The Islamic Republic of Iran is reeling. Its 43-year-old patriarchal system of bearded clerics is witnessing its biggest nationwide demonstrations in years. Iranians of all classes, regions, and professions are pouring into the streets. All this in the heart of the world’s only theocracy, where voicing any discontent can land you a bloody face and a hefty prison sentence.
The protests, which will enter their second full week on Friday, were sparked by a particularly gruesome crime by the Iranian authorities against a young woman named Mahsa Amini, who was detained by the morality police in Tehran for supposedly dressing immodestly. She was enrolled in a hospital shortly thereafter with a tube down her throat and her face bloated from what can only be assumed was a beating during her short time in custody. She would die three days later.
Amini’s family blames the Iranian police for beating her to death (the police’s implausible explanation was that the healthy 22-year-old died from heart failure). The news caused such anger among Iranians that some demonstrators were even chanting for the death of Supreme Leader Ali Khamenei.
The protests have turned more intense as the days have gone by. Demonstrators have hit the streets in as many as 80 Iranian cities and towns. Women are defiantly throwing their veils to the ground, setting them alight, and cutting off their hair in opposition to the Iranian government’s strict morality codes. The demonstrations have mushroomed into a wholesale expression of grievances against the system itself, in which corruption and nepotism are rife, the security services are seemingly above the law, political competition is only as vigorous as the octogenarian ayatollahs allow it to be, and inflation is as high as 60 percent.
The United States has responded as you might expect, with strong words of condemnation and more economic restrictions. Secretary of State Antony Blinken released a statement blasting Tehran for its persecution of women and calling on the Iranian government to allow peaceful protest. The Treasury Department imposed sanctions on the morality police and seven senior leaders in Iran’s security apparatus. Washington is exempting other sanctions to allow service providers to assist the Iranian people in circumventing a ban on internet access and social media applications. As national security adviser Jake Sullivan said on Meet the Press last weekend, “we will keep speaking out day in and day out because this is a matter of fundamental justice, dignity, and rights, and the United States knows which side we are on.”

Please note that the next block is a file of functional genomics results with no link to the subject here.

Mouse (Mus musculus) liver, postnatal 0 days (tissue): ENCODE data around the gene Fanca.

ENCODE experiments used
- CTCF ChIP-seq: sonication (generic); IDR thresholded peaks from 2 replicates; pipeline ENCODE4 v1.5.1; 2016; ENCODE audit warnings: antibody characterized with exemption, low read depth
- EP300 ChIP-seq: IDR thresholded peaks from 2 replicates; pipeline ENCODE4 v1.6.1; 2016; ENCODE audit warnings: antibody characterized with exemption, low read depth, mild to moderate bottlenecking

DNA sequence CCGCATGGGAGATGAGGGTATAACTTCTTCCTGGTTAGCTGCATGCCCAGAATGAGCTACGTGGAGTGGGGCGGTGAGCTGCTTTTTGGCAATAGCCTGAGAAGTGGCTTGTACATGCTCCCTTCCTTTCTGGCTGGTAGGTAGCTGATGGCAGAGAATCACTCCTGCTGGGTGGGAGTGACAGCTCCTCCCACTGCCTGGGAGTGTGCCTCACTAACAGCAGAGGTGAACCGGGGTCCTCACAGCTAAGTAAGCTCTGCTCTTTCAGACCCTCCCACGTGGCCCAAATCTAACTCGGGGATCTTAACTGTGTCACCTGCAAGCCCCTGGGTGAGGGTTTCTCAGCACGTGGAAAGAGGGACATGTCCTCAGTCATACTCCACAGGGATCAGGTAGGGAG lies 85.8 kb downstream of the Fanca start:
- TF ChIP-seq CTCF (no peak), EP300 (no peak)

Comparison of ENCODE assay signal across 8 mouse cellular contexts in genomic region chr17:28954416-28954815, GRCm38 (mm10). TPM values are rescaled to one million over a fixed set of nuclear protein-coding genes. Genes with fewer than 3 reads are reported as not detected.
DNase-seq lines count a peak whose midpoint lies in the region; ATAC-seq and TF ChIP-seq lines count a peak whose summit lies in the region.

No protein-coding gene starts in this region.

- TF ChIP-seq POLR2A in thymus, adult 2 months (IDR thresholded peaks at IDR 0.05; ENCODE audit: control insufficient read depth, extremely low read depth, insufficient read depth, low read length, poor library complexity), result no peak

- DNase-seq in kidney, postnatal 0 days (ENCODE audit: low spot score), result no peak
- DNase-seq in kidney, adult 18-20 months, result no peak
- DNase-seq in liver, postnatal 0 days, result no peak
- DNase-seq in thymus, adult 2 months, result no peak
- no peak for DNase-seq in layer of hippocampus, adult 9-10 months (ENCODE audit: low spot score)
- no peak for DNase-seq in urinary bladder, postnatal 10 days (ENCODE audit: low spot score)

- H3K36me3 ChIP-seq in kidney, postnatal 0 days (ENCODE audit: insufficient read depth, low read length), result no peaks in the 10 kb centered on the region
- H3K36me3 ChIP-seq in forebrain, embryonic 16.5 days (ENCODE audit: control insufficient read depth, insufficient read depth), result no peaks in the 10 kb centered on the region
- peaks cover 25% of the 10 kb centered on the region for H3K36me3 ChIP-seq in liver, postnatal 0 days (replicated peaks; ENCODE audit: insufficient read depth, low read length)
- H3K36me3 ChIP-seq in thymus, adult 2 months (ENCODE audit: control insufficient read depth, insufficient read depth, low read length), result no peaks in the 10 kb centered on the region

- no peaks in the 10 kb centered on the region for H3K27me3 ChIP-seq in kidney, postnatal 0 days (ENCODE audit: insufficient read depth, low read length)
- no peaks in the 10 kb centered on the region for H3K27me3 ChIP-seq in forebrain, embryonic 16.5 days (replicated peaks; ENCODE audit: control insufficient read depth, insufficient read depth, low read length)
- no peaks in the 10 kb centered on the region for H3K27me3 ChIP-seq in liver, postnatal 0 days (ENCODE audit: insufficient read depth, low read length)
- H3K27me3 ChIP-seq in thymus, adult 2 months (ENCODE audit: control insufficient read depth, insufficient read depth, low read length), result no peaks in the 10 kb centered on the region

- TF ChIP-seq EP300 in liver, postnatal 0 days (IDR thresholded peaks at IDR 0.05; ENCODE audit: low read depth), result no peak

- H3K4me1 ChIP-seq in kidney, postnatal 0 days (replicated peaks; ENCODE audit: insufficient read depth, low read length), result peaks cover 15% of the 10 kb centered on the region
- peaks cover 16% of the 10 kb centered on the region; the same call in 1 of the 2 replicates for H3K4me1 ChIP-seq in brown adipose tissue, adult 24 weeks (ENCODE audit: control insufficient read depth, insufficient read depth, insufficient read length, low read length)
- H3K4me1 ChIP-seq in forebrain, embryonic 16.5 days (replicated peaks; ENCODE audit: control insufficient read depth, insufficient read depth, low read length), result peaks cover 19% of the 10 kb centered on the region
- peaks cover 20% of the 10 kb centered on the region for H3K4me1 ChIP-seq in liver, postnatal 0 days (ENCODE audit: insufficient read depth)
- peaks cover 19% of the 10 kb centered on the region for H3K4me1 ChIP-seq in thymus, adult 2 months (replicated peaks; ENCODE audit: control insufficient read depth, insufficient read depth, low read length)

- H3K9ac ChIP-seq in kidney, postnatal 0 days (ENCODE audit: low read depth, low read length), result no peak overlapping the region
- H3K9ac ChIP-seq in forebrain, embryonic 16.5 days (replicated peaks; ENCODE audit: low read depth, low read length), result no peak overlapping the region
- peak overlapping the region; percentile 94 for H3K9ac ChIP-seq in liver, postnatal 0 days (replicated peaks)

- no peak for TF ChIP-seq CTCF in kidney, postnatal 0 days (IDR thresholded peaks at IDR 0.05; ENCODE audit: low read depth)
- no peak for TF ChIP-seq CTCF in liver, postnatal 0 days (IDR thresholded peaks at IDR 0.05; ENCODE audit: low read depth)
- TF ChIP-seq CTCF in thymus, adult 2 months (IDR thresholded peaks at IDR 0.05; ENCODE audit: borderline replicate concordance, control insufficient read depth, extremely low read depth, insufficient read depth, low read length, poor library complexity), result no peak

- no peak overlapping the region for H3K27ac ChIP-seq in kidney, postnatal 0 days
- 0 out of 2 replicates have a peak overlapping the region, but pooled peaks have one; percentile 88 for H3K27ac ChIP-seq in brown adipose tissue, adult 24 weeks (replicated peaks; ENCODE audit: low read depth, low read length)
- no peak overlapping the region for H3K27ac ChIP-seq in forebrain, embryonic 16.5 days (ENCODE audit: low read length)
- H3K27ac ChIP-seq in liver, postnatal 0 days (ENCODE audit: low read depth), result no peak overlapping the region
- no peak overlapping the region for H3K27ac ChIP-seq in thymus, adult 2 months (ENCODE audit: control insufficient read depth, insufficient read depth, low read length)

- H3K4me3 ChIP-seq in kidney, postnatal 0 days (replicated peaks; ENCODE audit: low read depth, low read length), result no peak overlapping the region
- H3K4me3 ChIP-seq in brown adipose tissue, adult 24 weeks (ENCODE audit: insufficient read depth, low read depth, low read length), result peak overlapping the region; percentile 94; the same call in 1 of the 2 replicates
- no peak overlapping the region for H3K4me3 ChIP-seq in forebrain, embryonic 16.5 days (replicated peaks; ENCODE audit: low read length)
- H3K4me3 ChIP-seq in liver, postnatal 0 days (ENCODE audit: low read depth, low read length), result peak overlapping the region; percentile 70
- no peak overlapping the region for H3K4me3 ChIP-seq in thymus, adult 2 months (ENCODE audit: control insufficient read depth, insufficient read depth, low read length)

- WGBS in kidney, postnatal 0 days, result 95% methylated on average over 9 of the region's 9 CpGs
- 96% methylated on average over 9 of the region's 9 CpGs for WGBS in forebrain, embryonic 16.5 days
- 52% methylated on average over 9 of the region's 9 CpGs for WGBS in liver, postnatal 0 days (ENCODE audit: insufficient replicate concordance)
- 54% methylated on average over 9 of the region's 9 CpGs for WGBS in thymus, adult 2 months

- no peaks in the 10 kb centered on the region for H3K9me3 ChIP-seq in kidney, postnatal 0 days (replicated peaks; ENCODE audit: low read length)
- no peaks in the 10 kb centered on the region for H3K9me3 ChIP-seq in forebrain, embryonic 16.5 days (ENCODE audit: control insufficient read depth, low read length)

The Iranian government, of course, is intent on maintaining power at all costs. This isn’t the Islamic Republic’s first rodeo: the Islamic Revolutionary Guard Corps, the Basij paramilitary militia, the riot police and the intelligence services have had their fair share of experiences with demonstrations in the past. Unlike the stereotypical authoritarian state where the masses are docile, content, petrified or otherwise uninterested in politics, the Iranian people can be quite active when their lives are disrupted. They aren’t afraid to express their anger when daily life becomes intolerable.
The problem is that the Islamic Republic is equally unafraid to crack down on those protests with full force, whether it’s with mass arrests or bullets into the crowd. Before the current demonstrations, the Iranian authorities were challenged by their people on four occasions over the last thirteen years. In 2009, the Green Movement rallied against fraudulent elections that allowed the firebrand Mahmoud Ahmadinejad to claim a second term. In 2017, the protests were about the general state of affairs in the country, more specifically the lack of economic opportunity. In 2019, government-imposed fuel price increases were the culprit. All three of these uprisings were ruthlessly and unapologetically suppressed by the Iranian security forces, with as many as 1,500 Iranians killed in 2019 alone.
Whenever the Iranian political system is challenged, that system turns inward and reacts with brute force. Reform is never contemplated, let alone enacted, for fear of emboldening Iran’s critics (both internally and externally) and causing dissension in the ranks. The inevitable response is violence and repression.
As disturbing and counterintuitive as it is to say, the approach has been effective thus far. The Islamic Republic remains standing more than forty years after its establishment. Ayatollah Ali Khamenei has been the supreme leader for more than thirty years. Iran’s various institutions, from the Guardian Council to the Assembly of Experts, are working as their forefathers intended: by preserving and strengthening the current order.
For those in the West, the sight of tens of thousands of Iranians risking their lives and freedom to hold their rulers accountable is awe-inspiring. But every time protests in Iran occur, some assume those rulers are on their last legs. And in every case, our expectations fall flat. Caution and humility are in order.